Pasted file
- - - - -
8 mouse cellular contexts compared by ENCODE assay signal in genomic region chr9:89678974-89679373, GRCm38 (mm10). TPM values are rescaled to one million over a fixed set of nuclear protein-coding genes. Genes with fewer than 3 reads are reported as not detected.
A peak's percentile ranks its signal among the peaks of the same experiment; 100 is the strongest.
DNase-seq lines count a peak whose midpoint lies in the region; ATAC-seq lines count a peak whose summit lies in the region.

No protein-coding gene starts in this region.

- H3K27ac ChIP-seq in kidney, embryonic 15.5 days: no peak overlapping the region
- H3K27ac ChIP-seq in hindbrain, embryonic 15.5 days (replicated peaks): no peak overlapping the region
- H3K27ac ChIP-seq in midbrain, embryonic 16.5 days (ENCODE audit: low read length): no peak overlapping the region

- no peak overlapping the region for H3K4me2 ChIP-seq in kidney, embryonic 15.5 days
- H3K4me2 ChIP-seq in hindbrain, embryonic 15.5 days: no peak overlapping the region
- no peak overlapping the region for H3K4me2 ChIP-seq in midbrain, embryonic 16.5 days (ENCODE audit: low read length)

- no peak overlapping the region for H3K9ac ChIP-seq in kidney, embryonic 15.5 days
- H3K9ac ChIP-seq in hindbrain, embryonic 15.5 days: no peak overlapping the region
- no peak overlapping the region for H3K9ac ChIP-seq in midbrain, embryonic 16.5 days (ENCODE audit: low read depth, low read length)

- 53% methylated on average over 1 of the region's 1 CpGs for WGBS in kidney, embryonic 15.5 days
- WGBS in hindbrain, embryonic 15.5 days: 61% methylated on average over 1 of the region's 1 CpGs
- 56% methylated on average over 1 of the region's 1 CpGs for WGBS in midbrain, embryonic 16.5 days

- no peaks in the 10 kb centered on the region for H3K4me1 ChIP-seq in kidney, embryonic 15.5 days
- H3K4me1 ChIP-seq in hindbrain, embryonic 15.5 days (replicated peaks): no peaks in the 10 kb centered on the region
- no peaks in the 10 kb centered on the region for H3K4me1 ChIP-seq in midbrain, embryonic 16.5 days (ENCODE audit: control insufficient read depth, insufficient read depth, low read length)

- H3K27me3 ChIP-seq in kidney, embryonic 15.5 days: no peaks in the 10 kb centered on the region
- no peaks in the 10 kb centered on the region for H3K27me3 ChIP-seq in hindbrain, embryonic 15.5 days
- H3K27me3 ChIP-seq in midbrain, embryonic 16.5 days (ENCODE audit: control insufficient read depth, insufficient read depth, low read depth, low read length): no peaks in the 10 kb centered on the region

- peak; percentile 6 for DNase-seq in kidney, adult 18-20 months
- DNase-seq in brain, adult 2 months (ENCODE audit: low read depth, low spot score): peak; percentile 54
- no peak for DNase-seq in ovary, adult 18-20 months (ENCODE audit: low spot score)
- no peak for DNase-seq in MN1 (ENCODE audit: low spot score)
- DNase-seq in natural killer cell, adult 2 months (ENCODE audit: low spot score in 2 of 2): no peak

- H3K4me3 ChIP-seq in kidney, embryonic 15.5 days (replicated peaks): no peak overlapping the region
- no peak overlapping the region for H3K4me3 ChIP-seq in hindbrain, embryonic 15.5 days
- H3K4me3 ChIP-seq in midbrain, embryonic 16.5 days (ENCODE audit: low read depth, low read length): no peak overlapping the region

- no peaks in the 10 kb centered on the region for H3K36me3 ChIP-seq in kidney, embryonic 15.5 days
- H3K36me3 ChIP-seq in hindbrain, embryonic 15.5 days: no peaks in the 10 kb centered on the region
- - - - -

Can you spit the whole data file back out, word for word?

8 mouse cellular contexts compared by ENCODE assay signal in genomic region chr9:89678974-89679373, GRCm38 (mm10). TPM values are rescaled to one million over a fixed set of nuclear protein-coding genes. Genes with fewer than 3 reads are reported as not detected.
A peak's percentile ranks its signal among the peaks of the same experiment; 100 is the strongest.
DNase-seq lines count a peak whose midpoint lies in the region; ATAC-seq lines count a peak whose summit lies in the region.

No protein-coding gene starts in this region.

- H3K27ac ChIP-seq in kidney, embryonic 15.5 days: no peak overlapping the region
- H3K27ac ChIP-seq in hindbrain, embryonic 15.5 days (replicated peaks): no peak overlapping the region
- H3K27ac ChIP-seq in midbrain, embryonic 16.5 days (ENCODE audit: low read length): no peak overlapping the region

- no peak overlapping the region for H3K4me2 ChIP-seq in kidney, embryonic 15.5 days
- H3K4me2 ChIP-seq in hindbrain, embryonic 15.5 days: no peak overlapping the region
- no peak overlapping the region for H3K4me2 ChIP-seq in midbrain, embryonic 16.5 days (ENCODE audit: low read length)

- no peak overlapping the region for H3K9ac ChIP-seq in kidney, embryonic 15.5 days
- H3K9ac ChIP-seq in hindbrain, embryonic 15.5 days: no peak overlapping the region
- no peak overlapping the region for H3K9ac ChIP-seq in midbrain, embryonic 16.5 days (ENCODE audit: low read depth, low read length)

- 53% methylated on average over 1 of the region's 1 CpGs for WGBS in kidney, embryonic 15.5 days
- WGBS in hindbrain, embryonic 15.5 days: 61% methylated on average over 1 of the region's 1 CpGs
- 56% methylated on average over 1 of the region's 1 CpGs for WGBS in midbrain, embryonic 16.5 days

- no peaks in the 10 kb centered on the region for H3K4me1 ChIP-seq in kidney, embryonic 15.5 days
- H3K4me1 ChIP-seq in hindbrain, embryonic 15.5 days (replicated peaks): no peaks in the 10 kb centered on the region
- no peaks in the 10 kb centered on the region for H3K4me1 ChIP-seq in midbrain, embryonic 16.5 days (ENCODE audit: control insufficient read depth, insufficient read depth, low read length)

- H3K27me3 ChIP-seq in kidney, embryonic 15.5 days: no peaks in the 10 kb centered on the region
- no peaks in the 10 kb centered on the region for H3K27me3 ChIP-seq in hindbrain, embryonic 15.5 days
- H3K27me3 ChIP-seq in midbrain, embryonic 16.5 days (ENCODE audit: control insufficient read depth, insufficient read depth, low read depth, low read length): no peaks in the 10 kb centered on the region

- peak; percentile 6 for DNase-seq in kidney, adult 18-20 months
- DNase-seq in brain, adult 2 months (ENCODE audit: low read depth, low spot score): peak; percentile 54
- no peak for DNase-seq in ovary, adult 18-20 months (ENCODE audit: low spot score)
- no peak for DNase-seq in MN1 (ENCODE audit: low spot score)
- DNase-seq in natural killer cell, adult 2 months (ENCODE audit: low spot score in 2 of 2): no peak

- H3K4me3 ChIP-seq in kidney, embryonic 15.5 days (replicated peaks): no peak overlapping the region
- no peak overlapping the region for H3K4me3 ChIP-seq in hindbrain, embryonic 15.5 days
- H3K4me3 ChIP-seq in midbrain, embryonic 16.5 days (ENCODE audit: low read depth, low read length): no peak overlapping the region

- no peaks in the 10 kb centered on the region for H3K36me3 ChIP-seq in kidney, embryonic 15.5 days
- H3K36me3 ChIP-seq in hindbrain, embryonic 15.5 days: no peaks in the 10 kb centered on the region